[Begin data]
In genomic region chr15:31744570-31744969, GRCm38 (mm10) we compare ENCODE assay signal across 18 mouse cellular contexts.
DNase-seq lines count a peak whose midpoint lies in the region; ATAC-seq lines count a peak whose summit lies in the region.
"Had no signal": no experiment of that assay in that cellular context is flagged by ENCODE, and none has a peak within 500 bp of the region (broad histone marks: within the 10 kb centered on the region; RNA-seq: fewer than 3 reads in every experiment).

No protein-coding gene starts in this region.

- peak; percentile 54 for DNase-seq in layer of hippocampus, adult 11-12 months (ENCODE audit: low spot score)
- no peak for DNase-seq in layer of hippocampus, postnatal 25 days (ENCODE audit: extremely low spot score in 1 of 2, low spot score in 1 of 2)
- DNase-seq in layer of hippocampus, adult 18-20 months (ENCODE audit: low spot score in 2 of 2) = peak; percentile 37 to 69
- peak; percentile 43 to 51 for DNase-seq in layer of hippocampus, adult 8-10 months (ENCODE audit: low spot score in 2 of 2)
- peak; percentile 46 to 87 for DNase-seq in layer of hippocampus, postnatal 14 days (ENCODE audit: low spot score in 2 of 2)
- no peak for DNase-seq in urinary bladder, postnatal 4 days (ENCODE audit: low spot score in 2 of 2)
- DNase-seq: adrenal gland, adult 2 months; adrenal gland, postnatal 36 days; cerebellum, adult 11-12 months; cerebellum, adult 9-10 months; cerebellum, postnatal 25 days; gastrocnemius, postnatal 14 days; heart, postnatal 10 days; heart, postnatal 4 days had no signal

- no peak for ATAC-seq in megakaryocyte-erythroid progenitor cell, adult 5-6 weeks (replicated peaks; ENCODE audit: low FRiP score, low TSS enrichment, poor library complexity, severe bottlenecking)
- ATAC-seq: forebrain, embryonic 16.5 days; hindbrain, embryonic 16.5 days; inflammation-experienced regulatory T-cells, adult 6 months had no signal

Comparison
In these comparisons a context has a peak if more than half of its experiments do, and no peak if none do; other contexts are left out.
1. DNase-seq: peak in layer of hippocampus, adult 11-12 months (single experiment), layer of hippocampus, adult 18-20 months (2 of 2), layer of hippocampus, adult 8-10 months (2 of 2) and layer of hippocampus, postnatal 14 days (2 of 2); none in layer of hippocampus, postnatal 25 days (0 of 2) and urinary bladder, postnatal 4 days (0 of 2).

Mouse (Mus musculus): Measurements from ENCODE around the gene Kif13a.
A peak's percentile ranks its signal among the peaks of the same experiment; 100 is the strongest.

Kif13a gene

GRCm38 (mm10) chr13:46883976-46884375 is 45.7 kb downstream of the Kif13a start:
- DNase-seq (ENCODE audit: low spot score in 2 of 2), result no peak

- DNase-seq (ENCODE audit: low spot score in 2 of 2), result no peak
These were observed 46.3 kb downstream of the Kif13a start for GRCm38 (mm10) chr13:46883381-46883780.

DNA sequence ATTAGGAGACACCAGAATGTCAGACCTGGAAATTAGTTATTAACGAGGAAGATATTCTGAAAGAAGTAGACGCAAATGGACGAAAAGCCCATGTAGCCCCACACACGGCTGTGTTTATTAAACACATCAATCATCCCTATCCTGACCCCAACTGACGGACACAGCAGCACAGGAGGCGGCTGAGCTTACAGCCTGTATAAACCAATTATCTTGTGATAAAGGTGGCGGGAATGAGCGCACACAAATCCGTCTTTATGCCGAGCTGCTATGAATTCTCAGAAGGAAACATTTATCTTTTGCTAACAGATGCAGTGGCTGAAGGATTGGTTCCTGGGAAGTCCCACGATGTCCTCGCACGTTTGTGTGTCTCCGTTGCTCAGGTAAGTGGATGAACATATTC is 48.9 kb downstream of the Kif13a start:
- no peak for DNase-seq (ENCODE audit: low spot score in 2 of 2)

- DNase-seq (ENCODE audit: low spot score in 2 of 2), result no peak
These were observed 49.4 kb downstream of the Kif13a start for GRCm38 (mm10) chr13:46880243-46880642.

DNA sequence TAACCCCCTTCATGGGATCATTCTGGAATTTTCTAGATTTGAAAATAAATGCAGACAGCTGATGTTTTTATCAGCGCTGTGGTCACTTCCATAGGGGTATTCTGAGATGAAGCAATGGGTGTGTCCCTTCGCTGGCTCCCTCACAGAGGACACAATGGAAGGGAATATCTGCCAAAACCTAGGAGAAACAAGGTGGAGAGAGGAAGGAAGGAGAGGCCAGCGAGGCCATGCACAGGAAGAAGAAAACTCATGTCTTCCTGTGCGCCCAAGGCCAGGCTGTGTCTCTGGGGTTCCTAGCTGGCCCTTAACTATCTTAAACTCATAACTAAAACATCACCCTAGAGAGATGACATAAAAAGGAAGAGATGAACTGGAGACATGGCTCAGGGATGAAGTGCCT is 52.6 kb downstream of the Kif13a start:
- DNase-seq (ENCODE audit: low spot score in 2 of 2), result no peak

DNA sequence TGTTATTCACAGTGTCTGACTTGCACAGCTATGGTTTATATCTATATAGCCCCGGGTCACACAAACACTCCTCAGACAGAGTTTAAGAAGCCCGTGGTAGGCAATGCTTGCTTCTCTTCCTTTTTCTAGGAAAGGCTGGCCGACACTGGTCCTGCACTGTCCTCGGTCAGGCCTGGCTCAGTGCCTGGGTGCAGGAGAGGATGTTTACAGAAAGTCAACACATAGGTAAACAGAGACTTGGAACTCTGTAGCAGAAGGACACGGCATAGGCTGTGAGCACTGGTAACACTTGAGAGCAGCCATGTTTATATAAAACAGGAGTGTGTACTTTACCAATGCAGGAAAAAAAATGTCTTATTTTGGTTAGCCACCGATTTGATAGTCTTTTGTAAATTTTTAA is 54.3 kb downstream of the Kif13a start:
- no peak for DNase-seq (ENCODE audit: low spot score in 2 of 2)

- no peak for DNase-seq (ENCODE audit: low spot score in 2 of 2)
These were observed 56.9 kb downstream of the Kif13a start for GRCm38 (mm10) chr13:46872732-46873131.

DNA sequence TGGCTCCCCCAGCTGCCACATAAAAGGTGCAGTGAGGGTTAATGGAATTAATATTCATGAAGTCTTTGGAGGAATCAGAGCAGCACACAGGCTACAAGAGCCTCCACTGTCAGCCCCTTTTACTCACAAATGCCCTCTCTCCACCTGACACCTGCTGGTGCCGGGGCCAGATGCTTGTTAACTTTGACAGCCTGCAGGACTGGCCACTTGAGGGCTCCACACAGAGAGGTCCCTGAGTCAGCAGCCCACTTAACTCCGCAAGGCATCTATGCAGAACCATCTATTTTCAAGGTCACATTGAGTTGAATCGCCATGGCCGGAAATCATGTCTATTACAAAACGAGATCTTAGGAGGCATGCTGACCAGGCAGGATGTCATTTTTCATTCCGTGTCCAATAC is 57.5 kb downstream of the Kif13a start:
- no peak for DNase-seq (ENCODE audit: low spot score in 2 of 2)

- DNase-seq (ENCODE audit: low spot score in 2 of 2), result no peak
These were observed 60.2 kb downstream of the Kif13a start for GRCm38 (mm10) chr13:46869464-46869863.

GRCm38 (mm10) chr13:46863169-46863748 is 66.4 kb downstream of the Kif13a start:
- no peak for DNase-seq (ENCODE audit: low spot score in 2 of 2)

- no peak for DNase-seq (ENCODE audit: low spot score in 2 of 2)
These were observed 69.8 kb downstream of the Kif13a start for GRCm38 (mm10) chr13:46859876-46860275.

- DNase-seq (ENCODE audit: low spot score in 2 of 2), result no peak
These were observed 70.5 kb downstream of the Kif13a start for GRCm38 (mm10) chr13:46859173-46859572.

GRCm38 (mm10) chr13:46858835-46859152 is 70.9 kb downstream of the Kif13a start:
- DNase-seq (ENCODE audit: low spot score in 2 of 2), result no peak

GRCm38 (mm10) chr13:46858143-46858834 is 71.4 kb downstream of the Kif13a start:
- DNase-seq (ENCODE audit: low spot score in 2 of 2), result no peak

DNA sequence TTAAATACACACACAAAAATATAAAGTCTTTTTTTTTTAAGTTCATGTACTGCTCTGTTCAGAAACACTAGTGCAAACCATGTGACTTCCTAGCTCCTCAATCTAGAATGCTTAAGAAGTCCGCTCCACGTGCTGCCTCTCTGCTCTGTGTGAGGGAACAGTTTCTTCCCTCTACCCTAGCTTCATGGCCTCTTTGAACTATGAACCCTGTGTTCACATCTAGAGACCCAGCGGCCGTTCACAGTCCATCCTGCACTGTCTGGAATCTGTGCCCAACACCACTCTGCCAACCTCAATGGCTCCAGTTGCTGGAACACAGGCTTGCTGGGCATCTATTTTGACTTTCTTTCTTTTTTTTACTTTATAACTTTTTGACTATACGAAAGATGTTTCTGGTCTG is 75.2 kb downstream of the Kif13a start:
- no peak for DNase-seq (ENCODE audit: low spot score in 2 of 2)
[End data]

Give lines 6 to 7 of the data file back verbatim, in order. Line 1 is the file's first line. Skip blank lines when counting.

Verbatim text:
- no peak for DNase-seq in layer of hippocampus, postnatal 25 days (ENCODE audit: extremely low spot score in 1 of 2, low spot score in 1 of 2)
- DNase-seq in layer of hippocampus, adult 18-20 months (ENCODE audit: low spot score in 2 of 2) = peak; percentile 37 to 69